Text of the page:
"I don't know what happens with this guy," Guillen said. "We don't hit him."
Brandon Inge has some ideas. But in the end, he just had to give credit.
"He's just beat us," Inge said. "He's beat us every time this year, and he's done a great job pitching. I have to give him credit. We weren't terrible every time we faced him. We made adjustments. He's made adjustments. He's just flat-out beat us this year."
The Tigers spent four years being thankful that the oft-injured Pavano ended up turning down Detroit's free-agent contract offer after the 2004 season. Now, they probably hope he stays out of Detroit's path again for a couple months.
The fact that he faced the Tigers again took a Friday trade with Cleveland, which dealt him to Minnesota for a player to be named. Considering Pavano just pitched eight innings of one-run ball against the Tigers on Sunday at Progressive Field, the Twins weren't going to waste time slotting him into a rotation that has been devastated by injuries and inconsistencies.
Pavano's success against Detroit, by contrast, has been remarkably consistent, no matter what adjustments the Tigers try to make against him. The one difference was that the Tigers had a few key chances to spoil his outing.
"I've had success against them this year," Pavano said, "but you can't take away anything from their hitters. You've got to make good pitches. For the most part, I think I was able to do that. I thought the ball was up a little more than I'd like today, but I was able to make some adjustments and make some pitches when I needed to."
When two singles and a hit-by-pitch loaded the bases with one out in the second inning, Pavano escaped by striking out Adam Everett, then getting Curtis Granderson to ground a first-pitch changeup back to the mound for an inning-ending comebacker.
That started Pavano on a roll of nine straight batters retired, mixing low-90s fastballs with changeups and sliders for fly-ball outs and missed swings. He actually got more swinging strikes (12) in his 90 pitches than Justin Verlander did (10) in his 88.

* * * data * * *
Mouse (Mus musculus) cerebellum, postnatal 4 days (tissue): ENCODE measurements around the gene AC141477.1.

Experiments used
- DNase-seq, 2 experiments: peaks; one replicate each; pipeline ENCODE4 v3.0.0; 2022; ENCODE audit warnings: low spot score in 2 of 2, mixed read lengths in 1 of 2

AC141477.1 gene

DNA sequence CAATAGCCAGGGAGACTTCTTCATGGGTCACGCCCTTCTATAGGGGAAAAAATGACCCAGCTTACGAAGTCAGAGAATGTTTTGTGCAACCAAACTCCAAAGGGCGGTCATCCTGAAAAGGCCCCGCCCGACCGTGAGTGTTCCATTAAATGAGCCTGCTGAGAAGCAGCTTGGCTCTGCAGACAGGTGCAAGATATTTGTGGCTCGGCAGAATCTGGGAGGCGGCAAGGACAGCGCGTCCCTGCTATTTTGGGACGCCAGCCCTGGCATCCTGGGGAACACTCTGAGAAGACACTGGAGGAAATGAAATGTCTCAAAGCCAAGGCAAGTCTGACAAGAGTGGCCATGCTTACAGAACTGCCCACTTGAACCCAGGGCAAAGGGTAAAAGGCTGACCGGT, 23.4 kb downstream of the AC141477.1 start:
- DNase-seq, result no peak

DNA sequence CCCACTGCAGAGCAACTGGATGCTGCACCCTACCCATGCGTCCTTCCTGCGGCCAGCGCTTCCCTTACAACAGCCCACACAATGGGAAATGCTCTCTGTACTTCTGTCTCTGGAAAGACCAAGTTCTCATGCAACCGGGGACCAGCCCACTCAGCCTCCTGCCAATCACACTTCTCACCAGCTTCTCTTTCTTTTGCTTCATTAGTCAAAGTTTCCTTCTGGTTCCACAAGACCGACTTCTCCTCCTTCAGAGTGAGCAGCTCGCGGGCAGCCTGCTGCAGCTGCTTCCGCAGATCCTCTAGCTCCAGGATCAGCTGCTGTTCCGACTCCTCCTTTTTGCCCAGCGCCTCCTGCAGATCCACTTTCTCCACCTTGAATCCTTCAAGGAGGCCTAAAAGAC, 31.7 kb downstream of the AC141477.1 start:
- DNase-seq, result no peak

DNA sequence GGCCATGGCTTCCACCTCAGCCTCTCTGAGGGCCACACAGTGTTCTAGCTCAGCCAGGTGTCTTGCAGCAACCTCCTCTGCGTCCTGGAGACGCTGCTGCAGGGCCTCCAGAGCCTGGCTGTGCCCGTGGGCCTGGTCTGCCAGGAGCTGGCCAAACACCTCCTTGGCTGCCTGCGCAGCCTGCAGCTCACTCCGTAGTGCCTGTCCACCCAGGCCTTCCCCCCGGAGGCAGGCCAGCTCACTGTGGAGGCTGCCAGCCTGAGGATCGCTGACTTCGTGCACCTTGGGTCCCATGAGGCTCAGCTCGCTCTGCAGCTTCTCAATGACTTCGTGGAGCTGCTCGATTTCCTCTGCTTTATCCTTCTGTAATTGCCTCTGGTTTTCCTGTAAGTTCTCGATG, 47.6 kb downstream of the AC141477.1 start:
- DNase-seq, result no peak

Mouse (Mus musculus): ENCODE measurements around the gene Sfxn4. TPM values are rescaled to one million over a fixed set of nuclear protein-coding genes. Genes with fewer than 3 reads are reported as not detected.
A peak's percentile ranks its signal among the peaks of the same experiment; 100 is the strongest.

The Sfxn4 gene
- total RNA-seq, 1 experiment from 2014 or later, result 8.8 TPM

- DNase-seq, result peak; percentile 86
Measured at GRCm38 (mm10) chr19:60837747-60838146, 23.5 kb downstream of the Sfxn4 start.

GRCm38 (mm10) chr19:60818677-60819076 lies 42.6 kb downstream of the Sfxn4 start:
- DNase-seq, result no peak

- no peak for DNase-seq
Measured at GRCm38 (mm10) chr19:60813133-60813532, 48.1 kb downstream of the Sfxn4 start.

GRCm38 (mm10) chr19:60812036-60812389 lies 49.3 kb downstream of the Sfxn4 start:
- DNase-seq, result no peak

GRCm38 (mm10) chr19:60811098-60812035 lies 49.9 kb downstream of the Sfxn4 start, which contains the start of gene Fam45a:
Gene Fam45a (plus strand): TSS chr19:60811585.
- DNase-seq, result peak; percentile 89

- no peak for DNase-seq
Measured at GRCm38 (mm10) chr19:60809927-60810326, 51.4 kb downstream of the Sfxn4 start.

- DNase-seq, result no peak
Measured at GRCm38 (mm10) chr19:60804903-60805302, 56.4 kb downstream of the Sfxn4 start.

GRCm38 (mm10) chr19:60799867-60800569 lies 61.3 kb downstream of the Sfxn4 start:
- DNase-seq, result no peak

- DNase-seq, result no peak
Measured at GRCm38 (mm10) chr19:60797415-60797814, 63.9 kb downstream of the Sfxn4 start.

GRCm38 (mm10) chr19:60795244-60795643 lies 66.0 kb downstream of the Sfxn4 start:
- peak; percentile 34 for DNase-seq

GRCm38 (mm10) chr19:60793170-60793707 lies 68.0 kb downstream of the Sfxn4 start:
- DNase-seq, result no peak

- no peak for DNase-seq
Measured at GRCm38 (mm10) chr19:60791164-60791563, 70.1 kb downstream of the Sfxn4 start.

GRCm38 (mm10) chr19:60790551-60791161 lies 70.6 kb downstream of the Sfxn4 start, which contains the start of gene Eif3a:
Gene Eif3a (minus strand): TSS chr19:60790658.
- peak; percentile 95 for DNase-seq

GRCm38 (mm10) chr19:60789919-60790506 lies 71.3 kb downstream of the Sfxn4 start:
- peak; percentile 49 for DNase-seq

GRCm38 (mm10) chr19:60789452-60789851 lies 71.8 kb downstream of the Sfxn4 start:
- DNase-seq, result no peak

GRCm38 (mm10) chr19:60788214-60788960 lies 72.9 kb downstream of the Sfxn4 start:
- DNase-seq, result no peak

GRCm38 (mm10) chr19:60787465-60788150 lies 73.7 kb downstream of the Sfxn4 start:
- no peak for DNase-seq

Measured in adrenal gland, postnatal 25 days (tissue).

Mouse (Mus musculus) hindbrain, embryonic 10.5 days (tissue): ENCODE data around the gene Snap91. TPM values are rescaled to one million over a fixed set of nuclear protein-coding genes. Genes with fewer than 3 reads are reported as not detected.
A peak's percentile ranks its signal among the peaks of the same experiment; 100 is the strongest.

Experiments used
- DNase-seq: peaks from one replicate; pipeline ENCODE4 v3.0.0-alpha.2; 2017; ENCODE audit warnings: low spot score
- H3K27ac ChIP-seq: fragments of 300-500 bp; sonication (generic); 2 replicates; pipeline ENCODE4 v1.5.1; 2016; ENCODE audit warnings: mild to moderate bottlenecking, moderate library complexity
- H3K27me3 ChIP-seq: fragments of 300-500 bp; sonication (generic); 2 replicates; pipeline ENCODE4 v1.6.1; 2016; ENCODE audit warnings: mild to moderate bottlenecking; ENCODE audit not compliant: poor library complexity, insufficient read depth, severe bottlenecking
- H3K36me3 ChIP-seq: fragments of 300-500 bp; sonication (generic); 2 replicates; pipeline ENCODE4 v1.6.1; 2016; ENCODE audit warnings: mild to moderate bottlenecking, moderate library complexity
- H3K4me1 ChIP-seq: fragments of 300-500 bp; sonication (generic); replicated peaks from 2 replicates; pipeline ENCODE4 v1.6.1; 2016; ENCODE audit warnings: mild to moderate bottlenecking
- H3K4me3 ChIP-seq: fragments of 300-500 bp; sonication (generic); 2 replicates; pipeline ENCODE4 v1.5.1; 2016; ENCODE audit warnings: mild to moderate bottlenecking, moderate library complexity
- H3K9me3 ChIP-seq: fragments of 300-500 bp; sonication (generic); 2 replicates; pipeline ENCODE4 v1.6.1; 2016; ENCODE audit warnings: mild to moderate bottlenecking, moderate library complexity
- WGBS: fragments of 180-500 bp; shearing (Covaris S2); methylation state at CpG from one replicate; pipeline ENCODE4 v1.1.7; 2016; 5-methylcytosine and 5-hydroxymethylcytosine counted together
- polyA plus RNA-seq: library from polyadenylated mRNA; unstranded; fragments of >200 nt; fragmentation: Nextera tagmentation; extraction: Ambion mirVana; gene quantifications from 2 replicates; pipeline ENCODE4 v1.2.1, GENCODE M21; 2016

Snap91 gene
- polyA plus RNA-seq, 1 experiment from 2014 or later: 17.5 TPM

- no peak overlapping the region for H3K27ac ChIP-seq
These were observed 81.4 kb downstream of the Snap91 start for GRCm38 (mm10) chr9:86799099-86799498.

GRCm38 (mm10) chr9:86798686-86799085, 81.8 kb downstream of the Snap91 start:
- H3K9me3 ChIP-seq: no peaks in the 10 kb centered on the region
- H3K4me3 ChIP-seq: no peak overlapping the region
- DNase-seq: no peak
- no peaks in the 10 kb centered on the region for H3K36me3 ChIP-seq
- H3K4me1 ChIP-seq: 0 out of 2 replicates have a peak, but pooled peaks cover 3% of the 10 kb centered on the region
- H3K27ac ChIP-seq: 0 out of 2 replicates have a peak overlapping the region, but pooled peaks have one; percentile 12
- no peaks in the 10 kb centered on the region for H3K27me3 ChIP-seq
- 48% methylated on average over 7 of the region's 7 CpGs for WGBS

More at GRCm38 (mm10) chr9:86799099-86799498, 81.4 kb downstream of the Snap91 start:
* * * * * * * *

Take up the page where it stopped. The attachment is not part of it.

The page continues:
"I think he was making kind of better quality strikes when he was throwing them in there tonight," Inge said. "He was kind of down and away on his first couple strikes. He was pretty effective coming in on us tonight, too, getting us off balance, letting us know that we shouldn't be crowding too much or diving out over the plate against him. That's what a veteran pitcher does."
Not until an Everett double down the right-field line -- Detroit's lone extra-base hit -- did the Tigers get another runner with one out in the fifth. Granderson's bloop single put runners on the corners, but didn't allow Everett to try to score.
Pavano took advantage. Polanco went at his first-pitch sinker for a sharp grounder, but third baseman Nick Punto, playing in place of injured Joe Crede, made a diving stop in the hole to start an inning-ending double play.
"I thought we actually had some good at-bats against Pavano," manager Jim Leyland said. "I thought the play that Punto made was kind of a game-turning play. If that one gets through, you've got 3-1, first and second with [Clete] Thomas and [Miguel] Cabrera coming up. That was a huge play."
Pavano (10-8) improved to 4-0 with a 1.48 ERA against the Tigers this year. He's 6-8 with a 6.16 ERA against everyone else.
"We probably need to watch some more tapes of him against other teams," Leyland said, "because some other teams have had success with him. We've had absolutely none."
The Twins, on the other hand, became the first team to beat Verlander (12-6) twice this season. Joe Mauer's second straight first-inning homer, this one a two-run shot, put Minnesota on top for good. Doubles from Michael Cuddyer in the fifth and Jason Kubel an inning later added on, chasing Verlander with five runs on seven hits over six innings.
"I think Verlander didn't get some pitches where he tried to get them," Leyland said. "Almost all the time, he does. He didn't get some pitches where he wanted to tonight, and paid for it."